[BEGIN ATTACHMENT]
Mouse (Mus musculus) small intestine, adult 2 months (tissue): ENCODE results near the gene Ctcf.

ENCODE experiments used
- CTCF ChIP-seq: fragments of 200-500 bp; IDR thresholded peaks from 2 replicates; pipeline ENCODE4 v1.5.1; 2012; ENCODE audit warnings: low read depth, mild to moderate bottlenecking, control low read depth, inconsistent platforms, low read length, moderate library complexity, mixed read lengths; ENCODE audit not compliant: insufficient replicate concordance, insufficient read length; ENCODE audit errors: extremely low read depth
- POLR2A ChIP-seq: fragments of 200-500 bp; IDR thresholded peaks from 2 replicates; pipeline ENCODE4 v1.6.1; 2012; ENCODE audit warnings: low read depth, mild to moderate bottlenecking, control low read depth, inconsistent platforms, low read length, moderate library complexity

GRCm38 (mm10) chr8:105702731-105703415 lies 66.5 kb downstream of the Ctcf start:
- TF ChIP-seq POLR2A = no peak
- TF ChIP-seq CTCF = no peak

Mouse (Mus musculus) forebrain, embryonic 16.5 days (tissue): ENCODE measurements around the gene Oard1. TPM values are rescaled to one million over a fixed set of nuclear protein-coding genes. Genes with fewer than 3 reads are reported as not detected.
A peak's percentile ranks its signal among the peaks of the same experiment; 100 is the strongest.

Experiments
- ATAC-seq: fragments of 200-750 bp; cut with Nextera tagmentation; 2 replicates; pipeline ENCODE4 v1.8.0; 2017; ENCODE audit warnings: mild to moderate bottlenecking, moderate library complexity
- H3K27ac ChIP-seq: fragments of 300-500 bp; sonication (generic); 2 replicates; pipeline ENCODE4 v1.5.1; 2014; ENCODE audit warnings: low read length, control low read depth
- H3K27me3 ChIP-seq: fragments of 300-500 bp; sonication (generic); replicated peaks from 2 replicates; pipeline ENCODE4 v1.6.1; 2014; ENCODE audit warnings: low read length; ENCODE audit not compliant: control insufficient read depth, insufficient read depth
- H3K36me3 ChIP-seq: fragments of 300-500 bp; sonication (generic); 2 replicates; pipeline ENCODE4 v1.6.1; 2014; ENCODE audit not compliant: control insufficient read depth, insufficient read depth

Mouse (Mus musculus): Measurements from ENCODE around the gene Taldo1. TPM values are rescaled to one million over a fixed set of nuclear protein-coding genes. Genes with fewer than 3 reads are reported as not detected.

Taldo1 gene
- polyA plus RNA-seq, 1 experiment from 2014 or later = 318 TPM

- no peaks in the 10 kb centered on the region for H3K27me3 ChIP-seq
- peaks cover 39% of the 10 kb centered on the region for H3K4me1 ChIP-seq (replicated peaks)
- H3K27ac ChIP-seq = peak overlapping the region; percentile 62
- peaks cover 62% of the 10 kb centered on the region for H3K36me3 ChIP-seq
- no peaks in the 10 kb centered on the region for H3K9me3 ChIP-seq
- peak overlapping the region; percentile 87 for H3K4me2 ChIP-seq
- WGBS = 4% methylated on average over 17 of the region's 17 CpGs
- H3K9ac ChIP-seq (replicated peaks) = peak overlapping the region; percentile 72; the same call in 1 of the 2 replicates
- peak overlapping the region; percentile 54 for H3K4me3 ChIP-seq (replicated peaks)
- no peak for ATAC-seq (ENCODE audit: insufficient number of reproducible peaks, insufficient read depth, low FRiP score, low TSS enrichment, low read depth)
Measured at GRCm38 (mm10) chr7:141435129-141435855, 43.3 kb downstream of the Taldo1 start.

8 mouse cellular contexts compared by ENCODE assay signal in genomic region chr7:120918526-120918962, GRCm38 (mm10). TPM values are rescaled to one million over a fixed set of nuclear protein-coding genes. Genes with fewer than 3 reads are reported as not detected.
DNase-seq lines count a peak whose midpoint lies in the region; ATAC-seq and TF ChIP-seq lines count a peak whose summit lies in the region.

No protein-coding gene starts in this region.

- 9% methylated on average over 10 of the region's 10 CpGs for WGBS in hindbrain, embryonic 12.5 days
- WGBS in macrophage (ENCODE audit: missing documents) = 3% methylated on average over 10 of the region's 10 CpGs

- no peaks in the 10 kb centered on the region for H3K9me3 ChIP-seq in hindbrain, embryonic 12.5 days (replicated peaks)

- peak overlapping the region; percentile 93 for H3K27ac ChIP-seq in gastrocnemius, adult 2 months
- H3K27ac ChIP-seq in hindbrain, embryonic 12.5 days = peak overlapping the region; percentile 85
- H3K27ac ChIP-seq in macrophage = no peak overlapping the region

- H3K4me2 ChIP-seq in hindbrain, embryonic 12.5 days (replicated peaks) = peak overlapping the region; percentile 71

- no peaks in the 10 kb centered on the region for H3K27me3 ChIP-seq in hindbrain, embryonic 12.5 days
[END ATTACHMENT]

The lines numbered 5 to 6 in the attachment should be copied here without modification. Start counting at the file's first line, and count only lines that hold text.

GRCm38 (mm10) chr8:105702731-105703415 lies 66.5 kb downstream of the Ctcf start:
- TF ChIP-seq POLR2A = no peak